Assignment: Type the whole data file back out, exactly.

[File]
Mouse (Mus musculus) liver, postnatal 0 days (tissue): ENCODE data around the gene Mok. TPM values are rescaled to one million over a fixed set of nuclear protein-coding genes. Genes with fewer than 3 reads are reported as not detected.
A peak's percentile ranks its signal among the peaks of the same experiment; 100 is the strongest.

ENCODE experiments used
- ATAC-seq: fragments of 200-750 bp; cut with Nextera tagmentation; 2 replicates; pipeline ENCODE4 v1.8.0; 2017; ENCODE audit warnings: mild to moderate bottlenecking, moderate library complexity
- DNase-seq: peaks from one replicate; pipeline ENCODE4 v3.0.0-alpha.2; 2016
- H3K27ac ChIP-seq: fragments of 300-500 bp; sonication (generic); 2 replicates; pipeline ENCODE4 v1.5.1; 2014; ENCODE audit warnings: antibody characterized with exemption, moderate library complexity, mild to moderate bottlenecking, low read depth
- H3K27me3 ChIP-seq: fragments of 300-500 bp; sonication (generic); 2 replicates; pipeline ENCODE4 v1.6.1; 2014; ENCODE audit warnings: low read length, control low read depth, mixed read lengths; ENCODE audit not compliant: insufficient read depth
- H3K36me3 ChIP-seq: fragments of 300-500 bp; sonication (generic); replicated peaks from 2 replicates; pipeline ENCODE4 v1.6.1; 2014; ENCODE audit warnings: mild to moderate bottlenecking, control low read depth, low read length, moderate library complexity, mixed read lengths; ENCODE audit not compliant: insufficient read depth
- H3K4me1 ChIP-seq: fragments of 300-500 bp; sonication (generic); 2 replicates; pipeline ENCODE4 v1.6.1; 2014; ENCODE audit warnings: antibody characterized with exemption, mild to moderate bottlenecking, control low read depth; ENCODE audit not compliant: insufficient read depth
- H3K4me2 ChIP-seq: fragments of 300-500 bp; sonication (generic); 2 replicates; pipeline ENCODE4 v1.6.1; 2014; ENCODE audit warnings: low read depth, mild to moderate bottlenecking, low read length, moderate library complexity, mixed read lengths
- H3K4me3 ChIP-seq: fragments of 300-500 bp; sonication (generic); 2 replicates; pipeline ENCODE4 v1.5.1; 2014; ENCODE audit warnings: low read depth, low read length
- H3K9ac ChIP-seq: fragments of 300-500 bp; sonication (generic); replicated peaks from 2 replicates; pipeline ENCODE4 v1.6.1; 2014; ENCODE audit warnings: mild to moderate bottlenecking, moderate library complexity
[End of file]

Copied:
Mouse (Mus musculus) liver, postnatal 0 days (tissue): ENCODE data around the gene Mok. TPM values are rescaled to one million over a fixed set of nuclear protein-coding genes. Genes with fewer than 3 reads are reported as not detected.
A peak's percentile ranks its signal among the peaks of the same experiment; 100 is the strongest.

ENCODE experiments used
- ATAC-seq: fragments of 200-750 bp; cut with Nextera tagmentation; 2 replicates; pipeline ENCODE4 v1.8.0; 2017; ENCODE audit warnings: mild to moderate bottlenecking, moderate library complexity
- DNase-seq: peaks from one replicate; pipeline ENCODE4 v3.0.0-alpha.2; 2016
- H3K27ac ChIP-seq: fragments of 300-500 bp; sonication (generic); 2 replicates; pipeline ENCODE4 v1.5.1; 2014; ENCODE audit warnings: antibody characterized with exemption, moderate library complexity, mild to moderate bottlenecking, low read depth
- H3K27me3 ChIP-seq: fragments of 300-500 bp; sonication (generic); 2 replicates; pipeline ENCODE4 v1.6.1; 2014; ENCODE audit warnings: low read length, control low read depth, mixed read lengths; ENCODE audit not compliant: insufficient read depth
- H3K36me3 ChIP-seq: fragments of 300-500 bp; sonication (generic); replicated peaks from 2 replicates; pipeline ENCODE4 v1.6.1; 2014; ENCODE audit warnings: mild to moderate bottlenecking, control low read depth, low read length, moderate library complexity, mixed read lengths; ENCODE audit not compliant: insufficient read depth
- H3K4me1 ChIP-seq: fragments of 300-500 bp; sonication (generic); 2 replicates; pipeline ENCODE4 v1.6.1; 2014; ENCODE audit warnings: antibody characterized with exemption, mild to moderate bottlenecking, control low read depth; ENCODE audit not compliant: insufficient read depth
- H3K4me2 ChIP-seq: fragments of 300-500 bp; sonication (generic); 2 replicates; pipeline ENCODE4 v1.6.1; 2014; ENCODE audit warnings: low read depth, mild to moderate bottlenecking, low read length, moderate library complexity, mixed read lengths
- H3K4me3 ChIP-seq: fragments of 300-500 bp; sonication (generic); 2 replicates; pipeline ENCODE4 v1.5.1; 2014; ENCODE audit warnings: low read depth, low read length
- H3K9ac ChIP-seq: fragments of 300-500 bp; sonication (generic); replicated peaks from 2 replicates; pipeline ENCODE4 v1.6.1; 2014; ENCODE audit warnings: mild to moderate bottlenecking, moderate library complexity